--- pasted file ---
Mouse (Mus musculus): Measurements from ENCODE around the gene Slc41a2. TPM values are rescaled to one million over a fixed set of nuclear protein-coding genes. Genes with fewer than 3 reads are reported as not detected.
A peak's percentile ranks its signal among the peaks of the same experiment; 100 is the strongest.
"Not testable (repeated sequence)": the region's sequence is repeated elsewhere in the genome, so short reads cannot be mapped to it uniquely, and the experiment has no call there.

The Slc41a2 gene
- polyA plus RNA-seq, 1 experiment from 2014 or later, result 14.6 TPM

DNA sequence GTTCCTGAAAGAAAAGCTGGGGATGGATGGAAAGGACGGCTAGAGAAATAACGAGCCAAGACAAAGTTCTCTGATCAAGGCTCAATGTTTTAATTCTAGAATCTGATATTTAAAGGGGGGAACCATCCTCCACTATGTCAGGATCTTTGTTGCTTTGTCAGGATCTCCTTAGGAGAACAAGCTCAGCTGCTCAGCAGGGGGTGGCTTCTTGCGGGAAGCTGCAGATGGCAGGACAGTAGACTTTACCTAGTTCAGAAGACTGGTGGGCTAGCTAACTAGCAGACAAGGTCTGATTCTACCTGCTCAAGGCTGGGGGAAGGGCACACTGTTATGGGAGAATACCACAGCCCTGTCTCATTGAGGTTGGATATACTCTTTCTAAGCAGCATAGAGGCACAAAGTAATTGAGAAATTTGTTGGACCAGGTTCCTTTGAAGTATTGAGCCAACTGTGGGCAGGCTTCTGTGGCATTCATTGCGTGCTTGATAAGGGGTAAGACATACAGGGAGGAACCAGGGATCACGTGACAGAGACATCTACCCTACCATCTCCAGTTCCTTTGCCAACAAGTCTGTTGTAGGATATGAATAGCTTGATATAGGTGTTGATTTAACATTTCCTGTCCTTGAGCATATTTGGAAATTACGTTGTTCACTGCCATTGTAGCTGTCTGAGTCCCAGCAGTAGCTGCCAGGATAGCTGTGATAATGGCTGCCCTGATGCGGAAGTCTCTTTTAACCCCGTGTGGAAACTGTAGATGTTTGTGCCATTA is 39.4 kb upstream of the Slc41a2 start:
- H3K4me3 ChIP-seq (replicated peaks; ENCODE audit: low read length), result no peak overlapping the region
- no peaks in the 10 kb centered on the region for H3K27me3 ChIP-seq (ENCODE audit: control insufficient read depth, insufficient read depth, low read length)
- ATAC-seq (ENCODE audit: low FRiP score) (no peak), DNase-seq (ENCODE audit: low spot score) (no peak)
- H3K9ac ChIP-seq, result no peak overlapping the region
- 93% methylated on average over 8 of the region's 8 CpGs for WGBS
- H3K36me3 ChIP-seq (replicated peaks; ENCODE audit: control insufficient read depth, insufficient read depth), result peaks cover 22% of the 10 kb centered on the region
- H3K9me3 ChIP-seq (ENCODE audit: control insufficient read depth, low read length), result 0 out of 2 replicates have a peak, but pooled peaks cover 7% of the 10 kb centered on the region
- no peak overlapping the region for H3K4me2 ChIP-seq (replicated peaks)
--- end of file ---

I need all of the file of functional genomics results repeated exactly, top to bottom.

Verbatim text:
Mouse (Mus musculus): Measurements from ENCODE around the gene Slc41a2. TPM values are rescaled to one million over a fixed set of nuclear protein-coding genes. Genes with fewer than 3 reads are reported as not detected.
A peak's percentile ranks its signal among the peaks of the same experiment; 100 is the strongest.
"Not testable (repeated sequence)": the region's sequence is repeated elsewhere in the genome, so short reads cannot be mapped to it uniquely, and the experiment has no call there.

The Slc41a2 gene
- polyA plus RNA-seq, 1 experiment from 2014 or later, result 14.6 TPM

DNA sequence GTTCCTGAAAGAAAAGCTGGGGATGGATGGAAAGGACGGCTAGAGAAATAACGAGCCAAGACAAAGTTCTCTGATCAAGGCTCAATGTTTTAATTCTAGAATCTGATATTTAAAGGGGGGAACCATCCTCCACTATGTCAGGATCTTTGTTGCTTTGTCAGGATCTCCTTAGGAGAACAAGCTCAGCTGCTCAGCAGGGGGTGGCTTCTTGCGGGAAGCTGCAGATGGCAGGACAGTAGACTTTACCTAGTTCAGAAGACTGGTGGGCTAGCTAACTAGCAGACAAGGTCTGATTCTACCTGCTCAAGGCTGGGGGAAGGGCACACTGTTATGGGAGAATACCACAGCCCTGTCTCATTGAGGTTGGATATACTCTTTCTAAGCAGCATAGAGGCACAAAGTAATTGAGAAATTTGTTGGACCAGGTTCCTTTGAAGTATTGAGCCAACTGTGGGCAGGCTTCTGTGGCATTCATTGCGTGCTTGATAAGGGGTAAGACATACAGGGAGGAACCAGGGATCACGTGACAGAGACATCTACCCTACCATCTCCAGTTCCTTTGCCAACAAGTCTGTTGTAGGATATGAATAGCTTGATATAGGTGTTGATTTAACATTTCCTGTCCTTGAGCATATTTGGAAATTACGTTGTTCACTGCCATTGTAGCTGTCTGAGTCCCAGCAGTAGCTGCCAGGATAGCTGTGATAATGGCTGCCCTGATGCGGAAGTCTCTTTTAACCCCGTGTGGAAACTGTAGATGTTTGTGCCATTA is 39.4 kb upstream of the Slc41a2 start:
- H3K4me3 ChIP-seq (replicated peaks; ENCODE audit: low read length), result no peak overlapping the region
- no peaks in the 10 kb centered on the region for H3K27me3 ChIP-seq (ENCODE audit: control insufficient read depth, insufficient read depth, low read length)
- ATAC-seq (ENCODE audit: low FRiP score) (no peak), DNase-seq (ENCODE audit: low spot score) (no peak)
- H3K9ac ChIP-seq, result no peak overlapping the region
- 93% methylated on average over 8 of the region's 8 CpGs for WGBS
- H3K36me3 ChIP-seq (replicated peaks; ENCODE audit: control insufficient read depth, insufficient read depth), result peaks cover 22% of the 10 kb centered on the region
- H3K9me3 ChIP-seq (ENCODE audit: control insufficient read depth, low read length), result 0 out of 2 replicates have a peak, but pooled peaks cover 7% of the 10 kb centered on the region
- no peak overlapping the region for H3K4me2 ChIP-seq (replicated peaks)